“…The handler of the wounded cock has been working frantically over it, like a trainer patching a mauled boxer between rounds, to get it in shape for a last, desperate try for victory. He blows in its mouth, putting the whole chicken head in his own mouth and sucking and blowing, fluffs it, stuffs its wounds with various sorts of medicines, and generally tries anything he can think of to arouse the last ounce of spirit which may be hidden somewhere within it. By the time he is forced to put it back down he is usually drenched in chicken blood…”

FETISHIZATION OF EQUIPMENT

Everything was fetishized. And I mean properly fetishized – the kind Marx would understand (though that’s true for all commodities). Especially football boots. Now, companies like Nike, Adidas etc. plough millions into marketing these things. And they are, in a ridiculous sugarcoated way, absolutely beautiful, meaningful things – artefacts packed with aesthetics and science (or the image of science). Special tools to be carefully selected, and payed for at often wanton cost. (Let this website give you a taste.) Often you’d find yourself bumping into a fellow parent & child at the local sports shop, wandering awestruck around the mass of boots like tourists in a famous church.

And it was more than just boots. Parents stroking the team kit lovingly was a common sight. Debates over squad numbers. Obsessions with pulling up socks. Pretentious yet heartfelt punditry, as if a rain-sodden training session was the World Cup final. Little things so normal in mainstream football consumption, but suddenly discomforting in this context.

“The spurs are affixed by winding a long length of string around the foot of the spur and the leg of the cock. For reasons I shall come to, it is done somewhat differently from case to case, and is an obsessively deliberate affair. The lore about spurs is extensive – they are sharpened only at eclipses and the dark of the moon, should be kept out of the sight of women, and so forth. And they are handled, both in use and out, with the same curious combination of fussiness and sensuality the Balinese direct toward ritual objects generally.”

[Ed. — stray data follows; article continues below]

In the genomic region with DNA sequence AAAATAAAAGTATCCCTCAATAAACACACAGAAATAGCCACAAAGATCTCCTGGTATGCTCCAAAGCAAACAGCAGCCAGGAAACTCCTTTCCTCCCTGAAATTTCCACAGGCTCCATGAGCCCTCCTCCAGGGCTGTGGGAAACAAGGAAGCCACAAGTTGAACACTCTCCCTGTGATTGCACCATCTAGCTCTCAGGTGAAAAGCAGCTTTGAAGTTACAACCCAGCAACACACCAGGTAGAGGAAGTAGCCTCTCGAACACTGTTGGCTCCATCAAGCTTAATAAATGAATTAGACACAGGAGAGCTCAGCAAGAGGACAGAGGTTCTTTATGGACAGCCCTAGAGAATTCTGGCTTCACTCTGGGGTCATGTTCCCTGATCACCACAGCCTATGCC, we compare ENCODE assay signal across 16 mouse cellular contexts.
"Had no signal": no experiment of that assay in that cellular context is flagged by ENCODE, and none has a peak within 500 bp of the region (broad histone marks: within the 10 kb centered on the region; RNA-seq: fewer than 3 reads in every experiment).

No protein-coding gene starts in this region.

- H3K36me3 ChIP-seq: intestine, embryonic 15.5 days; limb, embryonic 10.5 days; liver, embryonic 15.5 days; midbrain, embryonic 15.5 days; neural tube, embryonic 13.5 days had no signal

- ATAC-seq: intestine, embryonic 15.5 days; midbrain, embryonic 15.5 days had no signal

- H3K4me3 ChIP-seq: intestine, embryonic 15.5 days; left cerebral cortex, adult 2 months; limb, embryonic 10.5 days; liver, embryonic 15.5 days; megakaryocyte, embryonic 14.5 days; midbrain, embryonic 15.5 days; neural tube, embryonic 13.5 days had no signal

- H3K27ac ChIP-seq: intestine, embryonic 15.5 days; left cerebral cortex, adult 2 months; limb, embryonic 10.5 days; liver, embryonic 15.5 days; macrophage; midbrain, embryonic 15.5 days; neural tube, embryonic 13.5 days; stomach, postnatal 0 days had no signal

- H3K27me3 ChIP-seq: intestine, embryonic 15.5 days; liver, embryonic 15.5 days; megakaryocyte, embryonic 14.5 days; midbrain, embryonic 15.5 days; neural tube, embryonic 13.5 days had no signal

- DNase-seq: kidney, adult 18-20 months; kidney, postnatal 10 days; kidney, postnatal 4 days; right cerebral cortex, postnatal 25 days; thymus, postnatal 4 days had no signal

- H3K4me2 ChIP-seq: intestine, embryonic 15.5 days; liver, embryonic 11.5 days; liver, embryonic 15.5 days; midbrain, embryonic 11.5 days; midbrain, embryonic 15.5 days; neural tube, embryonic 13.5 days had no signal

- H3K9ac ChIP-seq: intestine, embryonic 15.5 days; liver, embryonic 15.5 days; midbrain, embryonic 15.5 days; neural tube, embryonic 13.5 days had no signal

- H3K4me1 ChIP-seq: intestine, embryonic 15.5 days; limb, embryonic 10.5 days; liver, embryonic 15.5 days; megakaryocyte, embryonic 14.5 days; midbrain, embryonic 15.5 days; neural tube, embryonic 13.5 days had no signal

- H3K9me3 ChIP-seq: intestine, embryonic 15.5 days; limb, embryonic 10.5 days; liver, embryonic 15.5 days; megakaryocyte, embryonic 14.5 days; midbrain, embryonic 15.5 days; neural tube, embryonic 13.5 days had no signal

AVATARS

Other parents, coaches, even children will act like parent and child are a connected being, parentchild. I (me!) would be congratulated when my step-son scored: warm smiles, handshakes, well done, welcome to the club. Parents of players not quite as good as him would throw in the towel and pledge their support to me (not him!), whilst the parents of his comparables, the rivals looking for the plum positions in the FC YouVentUs first team would eye me with suspicion.

My step-son eventually began to fall out of favour with the team, however. The coaches were, quite frankly, obsessed with winning. With seemingly no wider self-awareness, both happily told me they would be depressed for weeks if they lost. It was their dream to win the local league at one of the more “glamorous ages”, maybe under 13, and were trying to construct a winning team from under 7s onwards to realise this ambition (this makes it a six year project, longer than many successful managers and head coaches stay in charge of a professional side!).